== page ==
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Staying in a Kenyan Home

KENYA | Thursday, 20 February 2014 | Views [3161]

As a traveller – or even worse, as a tourist – it can be very difficult to come face-to-face with the normal, day-to-day life of a place, especially if faced with barriers of language, culture and ethnicity. Having been lucky enough to spend a year living in a small Kenyan community, we made some particularly good friends, including a wonderful man of the Kelenjin people – they of long-distance running fame – by the name of Richard Yegon.

The first time we stayed with Yegon and his family, they vacated their bedroom for us and moved into the children’s room. The first wazungu ever to set foot there, our introductory stroll around the village and its surrounding tea plantations turned into a five-hour affair of handshakes, copious amounts of incredibly sweet tea, and a following of a good dozen children whose emotions ranged from curious to terrified. I spent at least five minutes gripping the hand of a particularly old man (Yegon’s great uncle, I believe) who, having worked for the British administration in the 1950s and 60s, was delighted to “welcome me back” to Kenya after all these years.

When we first arrived at Yegon’s house, the family’s rather old rooster strutted his stuff proudly across the garden. The next morning, his absence went some way to explain the chewiness of what we had thought to be a chicken stew – served, of course, with the ubiquitous side of ugali (maize meal), beans, and milk fresh from the family cow. Yegon’s wife, having never had wazungu guests before, even went through the trouble of finding and cooking us half a kilo of spaghetti.

Over the next year we came back to visit twice more, each time with different friends in tow, and always receiving the warmest of welcome. The visits invariably begin with a long afternoon walks, complete with tea visits and children giddy with excitement. Fortunately, the house had been added to by our second visit, so the family no longer had to move out to host us. By our last visit, our presence was even tolerated by Yegon’s son, who had run away screaming in terror the first time he laid eyes on us, apparently believing us to be ghosts.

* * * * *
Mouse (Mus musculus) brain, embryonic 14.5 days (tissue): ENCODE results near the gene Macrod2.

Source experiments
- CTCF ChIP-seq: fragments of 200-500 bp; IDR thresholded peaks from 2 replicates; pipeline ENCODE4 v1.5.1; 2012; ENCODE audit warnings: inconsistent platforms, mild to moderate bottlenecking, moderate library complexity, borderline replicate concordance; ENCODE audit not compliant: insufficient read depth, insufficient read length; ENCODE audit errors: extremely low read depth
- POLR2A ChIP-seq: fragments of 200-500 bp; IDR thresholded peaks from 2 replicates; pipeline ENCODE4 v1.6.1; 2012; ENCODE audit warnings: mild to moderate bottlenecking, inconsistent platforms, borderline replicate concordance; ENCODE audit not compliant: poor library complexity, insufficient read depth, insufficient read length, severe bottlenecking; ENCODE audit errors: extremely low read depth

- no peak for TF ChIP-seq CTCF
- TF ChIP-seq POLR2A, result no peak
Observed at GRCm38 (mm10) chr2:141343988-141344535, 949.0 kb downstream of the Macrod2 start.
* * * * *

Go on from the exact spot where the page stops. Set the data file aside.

Watching the days go by here was a revelation in many ways. The members of this little community kept it meticulously clean – we never once saw a single piece of litter – and we were told that there was no crime of any kind. The children, their parents convinced of their safety, came and went as they wished, usually with young siblings thrown across their backs. Life here was by no means without worry – several funerals reminded us of the prevalence of deadly disease here as well as in other parts – but unlike villages set up specifically for tourist visits, it was real. And the warmth of Yegon and his family never fades from memory, especially as we still receive monthly invites to come back.

Yegon’s father on our first visit to his home

Yegon and his wife serve up dinner; this time we had brought Kate’s parents along

A foot-bath and fresh corncobs: perfect finish to a day spent walking around the village

Groups of children constantly trailed our wanderings around the village, gradually becoming less afraid

About the Author

Marcus Westberg is an award-winning photographer and a regular contributor to Africa Geographic, NationalGeographic.com, Vagabond and Huffington Post. View more of his work on his website and on Facebook.

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Tags: connect locally, guesthouse, kenya, travel

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